Then & Now: Memorial Day Began with People Recently Freed from Enslavement


A woman visits the grave of a fallen loved one in Upstate New York on Decoration Day. (Library of Congress)

Immediately after the end of the Civil War, people recently freed from enslavement in Charleston, SC, honored fallen Union soldiers marking the first Memorial Day.

The first national recognition of Memorial Day, or “Decoration Day,” occurred on May 30, 1868, in Arlington National Cemetery. The United States sought to unify a still deeply divided country by honoring the 600,000 to 800,000 Union and Confederate soldiers who died.

Photograph of some of the Union graves around the race track. (Photo: attributed to George Barnard, April 1865, Library of Congress)

Several locales across the country claim that Memorial Day began in their community as early as 1866. However, David Blight, an American History Professor at Yale University, discovered in 1996 old records of a significant commemoration event for fallen Union soldiers organized by a group of people freed from enslavement less than a month after the war ended.

Towards the end of the Civil War, the Washington Race Course and Jockey Club in Charleston, SC, was converted into a temporary prison for Union military captives. Over 260 prisoners died from disease and exposure while held in the track’s open-air infield. The bodies were buried in a mass grave behind the grandstand.

Charleston fell on February 18, 1865. The Confederate troops retreated. Those freed from enslavement remained. The war ended on April 9, 1865.

While enlisted soldiers were imprisoned in the open air of the track’s infield, Union officers were housed in what had been the race track's Ladies Club, where the 1865 Memorial Day events took place. (Photo: George N. Barnard, 1865, Library of Congress)

An extraordinary thing happened next. Charleston's newly emancipated men and women exhumed the bodies from the mass grave. They reinterred those fallen Union soldiers in a new cemetery with a tall, whitewashed fence inscribed with the words “Martyrs of the Race Course.”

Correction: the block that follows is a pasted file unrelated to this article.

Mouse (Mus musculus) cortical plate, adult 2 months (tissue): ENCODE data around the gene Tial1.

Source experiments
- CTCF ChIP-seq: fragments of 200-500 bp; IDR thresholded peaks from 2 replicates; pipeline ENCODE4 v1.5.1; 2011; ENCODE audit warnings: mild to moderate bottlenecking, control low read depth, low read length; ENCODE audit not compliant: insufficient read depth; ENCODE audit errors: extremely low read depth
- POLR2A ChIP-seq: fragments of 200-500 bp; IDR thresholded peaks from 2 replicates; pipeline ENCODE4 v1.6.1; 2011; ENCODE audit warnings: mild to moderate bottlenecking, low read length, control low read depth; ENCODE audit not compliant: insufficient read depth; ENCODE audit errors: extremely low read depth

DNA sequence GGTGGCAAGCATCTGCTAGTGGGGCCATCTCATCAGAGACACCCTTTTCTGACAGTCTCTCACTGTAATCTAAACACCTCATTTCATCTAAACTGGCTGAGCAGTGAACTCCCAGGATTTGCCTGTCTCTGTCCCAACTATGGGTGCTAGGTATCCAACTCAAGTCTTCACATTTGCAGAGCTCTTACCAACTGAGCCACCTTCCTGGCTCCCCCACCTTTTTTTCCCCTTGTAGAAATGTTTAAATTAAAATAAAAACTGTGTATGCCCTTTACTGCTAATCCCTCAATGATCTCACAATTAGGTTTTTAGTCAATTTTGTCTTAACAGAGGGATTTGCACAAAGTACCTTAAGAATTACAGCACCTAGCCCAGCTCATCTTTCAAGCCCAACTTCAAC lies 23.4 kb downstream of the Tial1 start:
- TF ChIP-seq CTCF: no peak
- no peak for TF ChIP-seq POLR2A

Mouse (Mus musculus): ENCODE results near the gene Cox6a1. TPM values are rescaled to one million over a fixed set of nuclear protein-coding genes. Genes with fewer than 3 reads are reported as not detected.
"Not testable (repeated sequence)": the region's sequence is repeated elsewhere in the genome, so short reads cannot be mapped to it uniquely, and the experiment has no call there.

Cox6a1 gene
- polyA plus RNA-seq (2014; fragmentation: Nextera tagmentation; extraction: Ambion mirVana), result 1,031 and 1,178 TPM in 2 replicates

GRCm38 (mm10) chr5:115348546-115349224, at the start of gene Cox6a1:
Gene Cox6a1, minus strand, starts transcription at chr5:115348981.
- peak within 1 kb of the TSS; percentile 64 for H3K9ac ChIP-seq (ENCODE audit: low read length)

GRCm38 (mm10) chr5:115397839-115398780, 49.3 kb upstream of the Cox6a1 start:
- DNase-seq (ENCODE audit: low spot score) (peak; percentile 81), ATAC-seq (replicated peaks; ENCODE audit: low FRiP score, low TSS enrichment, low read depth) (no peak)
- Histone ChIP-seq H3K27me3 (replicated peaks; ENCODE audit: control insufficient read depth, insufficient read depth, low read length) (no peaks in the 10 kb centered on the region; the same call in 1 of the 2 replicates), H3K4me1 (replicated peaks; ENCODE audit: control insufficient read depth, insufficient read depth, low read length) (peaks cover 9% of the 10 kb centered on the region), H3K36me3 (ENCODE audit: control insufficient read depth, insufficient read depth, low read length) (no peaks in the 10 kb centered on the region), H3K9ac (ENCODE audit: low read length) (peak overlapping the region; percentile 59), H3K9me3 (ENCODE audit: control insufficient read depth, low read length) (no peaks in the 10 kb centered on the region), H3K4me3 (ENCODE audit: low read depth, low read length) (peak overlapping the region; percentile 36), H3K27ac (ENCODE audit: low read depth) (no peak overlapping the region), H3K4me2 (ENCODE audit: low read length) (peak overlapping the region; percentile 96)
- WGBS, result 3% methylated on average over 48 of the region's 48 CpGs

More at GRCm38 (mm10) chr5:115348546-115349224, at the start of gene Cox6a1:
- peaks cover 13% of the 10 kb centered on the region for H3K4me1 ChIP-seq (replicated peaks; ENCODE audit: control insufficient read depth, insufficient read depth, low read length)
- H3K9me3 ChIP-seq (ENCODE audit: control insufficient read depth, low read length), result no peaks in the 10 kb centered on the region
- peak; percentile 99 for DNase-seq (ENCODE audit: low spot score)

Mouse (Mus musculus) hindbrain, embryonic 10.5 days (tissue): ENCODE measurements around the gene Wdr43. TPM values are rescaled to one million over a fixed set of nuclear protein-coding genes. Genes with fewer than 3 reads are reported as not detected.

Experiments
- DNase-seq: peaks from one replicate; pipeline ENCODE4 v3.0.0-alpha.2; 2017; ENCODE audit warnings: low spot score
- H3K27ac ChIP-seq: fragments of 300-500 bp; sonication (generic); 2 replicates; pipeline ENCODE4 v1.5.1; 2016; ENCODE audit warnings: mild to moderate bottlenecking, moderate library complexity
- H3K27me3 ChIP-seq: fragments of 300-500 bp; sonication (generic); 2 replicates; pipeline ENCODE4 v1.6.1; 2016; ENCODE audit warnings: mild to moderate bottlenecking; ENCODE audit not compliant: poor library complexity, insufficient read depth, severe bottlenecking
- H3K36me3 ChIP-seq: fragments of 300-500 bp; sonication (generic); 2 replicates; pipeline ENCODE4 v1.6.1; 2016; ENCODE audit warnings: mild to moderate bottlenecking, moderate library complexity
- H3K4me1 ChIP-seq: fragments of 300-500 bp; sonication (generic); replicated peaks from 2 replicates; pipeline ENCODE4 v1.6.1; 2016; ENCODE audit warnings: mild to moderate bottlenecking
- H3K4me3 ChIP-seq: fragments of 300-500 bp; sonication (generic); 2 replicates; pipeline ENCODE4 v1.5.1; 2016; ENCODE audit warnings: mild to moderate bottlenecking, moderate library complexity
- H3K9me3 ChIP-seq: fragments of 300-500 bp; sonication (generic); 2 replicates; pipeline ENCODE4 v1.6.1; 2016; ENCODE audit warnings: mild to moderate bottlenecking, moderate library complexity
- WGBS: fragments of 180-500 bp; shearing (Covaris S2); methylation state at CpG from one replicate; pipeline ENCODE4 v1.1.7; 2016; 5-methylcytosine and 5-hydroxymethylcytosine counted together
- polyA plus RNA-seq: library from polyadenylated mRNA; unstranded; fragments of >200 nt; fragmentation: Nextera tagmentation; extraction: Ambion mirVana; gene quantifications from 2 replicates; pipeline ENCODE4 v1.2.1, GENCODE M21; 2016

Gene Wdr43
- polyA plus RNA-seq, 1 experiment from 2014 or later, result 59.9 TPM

With the work completed, on May 1, 1865, a crowd of 10,000 people, primarily people freed from enslavement, and some white missionaries staged a parade around the site. Three thousand Black children carried flowers and sang “John Brown’s Body.” Members of the renowned 54th
Massachusetts and other Black Union regiments performed drills. Black ministers read Bible verses.

A pencil drawing (c. 1860) of some of the many Union graves found in and around the race track. (Image: Library of Congress, contributed by Alfred R. Waud)

In 1868, John A. Logan, the Commander in Chief of the Grand Army of the Republic (GAR), helped establish May 30 “for the purpose of strewing with flowers or otherwise decorating the graves of comrades who died in defense of their country during the late rebellion.” Decoration Day was established. GAR was an organization of Union military veterans. GAR on a cemetery headstone signifies the interment of a Union Army veteran.

After World War I, the observance’s name was changed from “Decoration Day” to “Memorial Day.” In 1971, Memorial Day was designated as the last Monday in May.

However you celebrate Memorial Day—with a get-together, a parade, a visit to the cemetery, or a quiet day at home—remember to remember. Memorial Day was established to remember those who have died in our nation’s wars and reflect on the ideals and freedoms they were sent to protect.

“As we express our gratitude, we must never forget that the highest appreciation is not to utter the words, but to live by them.” – John F. Kennedy


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